“The lower premiums will expand homeownership opportunities by lowering mortgage payments for qualified FHA borrowers, providing critical relief from the steep rise in mortgage rates and home prices just in time for the spring buying season,” said Bob Broeksmit, MBA’s president and CEO. “This will especially help minority homebuyers and low-and moderate-income households who are predominantly served by FHA loans.”
The Fed hiked its interest rates on Wednesday for the first time since March. The move to slow the pace of increases sends a clear signal that the central bank is seeing progress in its battle with inflation.
Mike Fratantoni, the Mortgage Bankers Association’s senior vice president and chief economist, said that 30-year mortgage rates are a function of market expectations for the path of the economy. “And investors are betting that the economic slowdown and the Fed’s eventual victory over inflation will result in lower rates over time.”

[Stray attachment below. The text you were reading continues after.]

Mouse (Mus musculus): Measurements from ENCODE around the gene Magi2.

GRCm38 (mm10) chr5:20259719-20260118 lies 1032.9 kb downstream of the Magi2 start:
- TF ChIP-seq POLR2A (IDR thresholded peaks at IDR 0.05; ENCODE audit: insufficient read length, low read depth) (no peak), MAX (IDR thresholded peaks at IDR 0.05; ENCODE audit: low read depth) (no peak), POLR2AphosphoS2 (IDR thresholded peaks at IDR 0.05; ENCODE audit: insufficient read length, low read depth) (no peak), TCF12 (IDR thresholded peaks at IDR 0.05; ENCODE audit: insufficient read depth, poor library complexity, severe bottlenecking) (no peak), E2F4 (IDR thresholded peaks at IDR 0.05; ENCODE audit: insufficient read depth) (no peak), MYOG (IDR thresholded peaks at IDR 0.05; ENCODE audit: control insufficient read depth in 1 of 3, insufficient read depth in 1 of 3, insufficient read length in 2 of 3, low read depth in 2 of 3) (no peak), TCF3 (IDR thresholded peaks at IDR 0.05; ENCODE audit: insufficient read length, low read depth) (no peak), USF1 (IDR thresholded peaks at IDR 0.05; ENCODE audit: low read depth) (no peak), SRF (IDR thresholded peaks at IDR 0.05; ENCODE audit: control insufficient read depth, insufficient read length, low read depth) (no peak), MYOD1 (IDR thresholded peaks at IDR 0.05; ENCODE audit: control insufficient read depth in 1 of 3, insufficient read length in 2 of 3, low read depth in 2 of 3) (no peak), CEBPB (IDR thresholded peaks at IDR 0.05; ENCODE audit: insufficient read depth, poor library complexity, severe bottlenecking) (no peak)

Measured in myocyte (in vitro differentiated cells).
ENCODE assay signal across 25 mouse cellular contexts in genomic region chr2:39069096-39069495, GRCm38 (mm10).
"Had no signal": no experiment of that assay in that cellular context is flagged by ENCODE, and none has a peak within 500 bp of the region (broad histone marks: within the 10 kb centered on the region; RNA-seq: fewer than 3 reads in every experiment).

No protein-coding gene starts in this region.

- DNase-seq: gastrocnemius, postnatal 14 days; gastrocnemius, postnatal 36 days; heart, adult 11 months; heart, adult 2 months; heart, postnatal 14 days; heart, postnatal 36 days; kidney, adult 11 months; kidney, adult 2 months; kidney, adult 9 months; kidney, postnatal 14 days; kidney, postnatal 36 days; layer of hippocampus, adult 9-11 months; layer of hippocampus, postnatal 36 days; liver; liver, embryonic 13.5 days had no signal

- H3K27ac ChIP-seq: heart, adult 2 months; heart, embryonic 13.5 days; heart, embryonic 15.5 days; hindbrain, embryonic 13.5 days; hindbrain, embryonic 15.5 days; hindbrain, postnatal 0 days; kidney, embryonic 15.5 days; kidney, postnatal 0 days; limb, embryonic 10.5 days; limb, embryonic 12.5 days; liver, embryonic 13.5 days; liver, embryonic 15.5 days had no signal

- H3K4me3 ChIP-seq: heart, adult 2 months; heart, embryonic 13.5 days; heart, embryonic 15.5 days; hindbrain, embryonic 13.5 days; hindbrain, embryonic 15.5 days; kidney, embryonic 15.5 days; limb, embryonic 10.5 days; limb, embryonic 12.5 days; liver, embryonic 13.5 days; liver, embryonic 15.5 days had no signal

The cost of borrowing is going down because of the easing of inflation, according to George Ratiu.
The effect of the Fed’s actions are keeping a floor under mortgage rates for the short term, he said, adding that he expects rates to stay around 6% for the next few weeks.
“Most recent indicators point to a still-resilient economy,” said Ratiu. The labor market remains tight despite the Fed’s efforts to cool the economy: Wednesday’s Job Openings and Labor Turnover Survey, or JOLTS, showed there were 11 million job openings in December, the highest since July.
The next report on inflation, which will be released on February 14, will be used by housing economists to see if the pace of price hikes continues to slow.
The number of housing applications declined last week despite lower rates, which is an indication of the still-volatile time of the year for housing activity. As the spring homebuying season gets underway with lower rates and moderation in home-price growth, purchase activity is expected to pick up. Both trends will help some buyers regain purchasing power.”
Mortgage Insurance in the FHA Program: An Empirical Study of Mortgage Rates for Low- and Intermediate-Income Buyers in the United States
Freddie Mac receives mortgage applications from thousands of lenders across the country. The borrowers who put 20% down are included in the survey. The average rate is higher for buyers who put down less money upfront or have less than ideal credit.